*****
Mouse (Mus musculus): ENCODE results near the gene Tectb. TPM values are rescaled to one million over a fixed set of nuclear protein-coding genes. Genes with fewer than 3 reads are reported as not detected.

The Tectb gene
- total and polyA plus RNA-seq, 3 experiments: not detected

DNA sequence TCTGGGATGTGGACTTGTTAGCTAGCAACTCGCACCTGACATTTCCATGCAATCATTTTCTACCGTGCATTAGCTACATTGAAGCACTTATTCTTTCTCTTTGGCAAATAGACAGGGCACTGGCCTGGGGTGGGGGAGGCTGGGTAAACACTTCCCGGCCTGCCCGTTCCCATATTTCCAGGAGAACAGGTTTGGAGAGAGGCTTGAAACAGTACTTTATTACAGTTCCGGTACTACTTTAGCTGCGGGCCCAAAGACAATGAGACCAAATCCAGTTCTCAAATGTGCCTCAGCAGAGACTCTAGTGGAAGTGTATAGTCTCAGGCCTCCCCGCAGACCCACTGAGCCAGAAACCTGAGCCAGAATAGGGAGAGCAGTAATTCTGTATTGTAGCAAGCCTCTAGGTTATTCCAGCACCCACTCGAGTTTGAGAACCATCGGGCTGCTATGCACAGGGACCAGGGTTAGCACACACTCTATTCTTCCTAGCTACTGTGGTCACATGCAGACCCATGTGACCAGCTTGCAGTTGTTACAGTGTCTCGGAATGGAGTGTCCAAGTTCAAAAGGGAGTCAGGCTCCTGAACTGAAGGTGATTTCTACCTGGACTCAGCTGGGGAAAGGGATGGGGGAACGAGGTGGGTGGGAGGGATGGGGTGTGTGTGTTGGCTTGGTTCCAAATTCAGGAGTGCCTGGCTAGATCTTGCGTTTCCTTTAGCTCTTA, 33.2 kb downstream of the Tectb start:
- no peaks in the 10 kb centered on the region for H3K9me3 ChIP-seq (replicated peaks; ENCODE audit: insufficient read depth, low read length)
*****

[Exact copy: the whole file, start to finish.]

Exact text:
Mouse (Mus musculus): ENCODE results near the gene Tectb. TPM values are rescaled to one million over a fixed set of nuclear protein-coding genes. Genes with fewer than 3 reads are reported as not detected.

The Tectb gene
- total and polyA plus RNA-seq, 3 experiments: not detected

DNA sequence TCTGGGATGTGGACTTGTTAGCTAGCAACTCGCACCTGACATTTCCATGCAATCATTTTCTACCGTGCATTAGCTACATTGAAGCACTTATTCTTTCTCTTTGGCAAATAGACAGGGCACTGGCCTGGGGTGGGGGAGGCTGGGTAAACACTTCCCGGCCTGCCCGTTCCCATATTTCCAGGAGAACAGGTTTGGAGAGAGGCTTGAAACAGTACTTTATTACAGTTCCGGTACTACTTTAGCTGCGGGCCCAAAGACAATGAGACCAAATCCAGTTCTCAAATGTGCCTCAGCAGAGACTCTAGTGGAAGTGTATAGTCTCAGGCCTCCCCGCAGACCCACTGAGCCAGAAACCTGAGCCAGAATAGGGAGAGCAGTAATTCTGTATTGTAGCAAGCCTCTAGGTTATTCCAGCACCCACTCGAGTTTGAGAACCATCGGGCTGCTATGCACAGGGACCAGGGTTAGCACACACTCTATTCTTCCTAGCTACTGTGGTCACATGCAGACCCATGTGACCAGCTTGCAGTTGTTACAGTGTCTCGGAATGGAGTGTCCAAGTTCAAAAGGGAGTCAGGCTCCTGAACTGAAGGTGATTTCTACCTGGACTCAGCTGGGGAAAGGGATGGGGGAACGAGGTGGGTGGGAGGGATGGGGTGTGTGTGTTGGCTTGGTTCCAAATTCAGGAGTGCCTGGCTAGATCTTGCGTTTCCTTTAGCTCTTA, 33.2 kb downstream of the Tectb start:
- no peaks in the 10 kb centered on the region for H3K9me3 ChIP-seq (replicated peaks; ENCODE audit: insufficient read depth, low read length)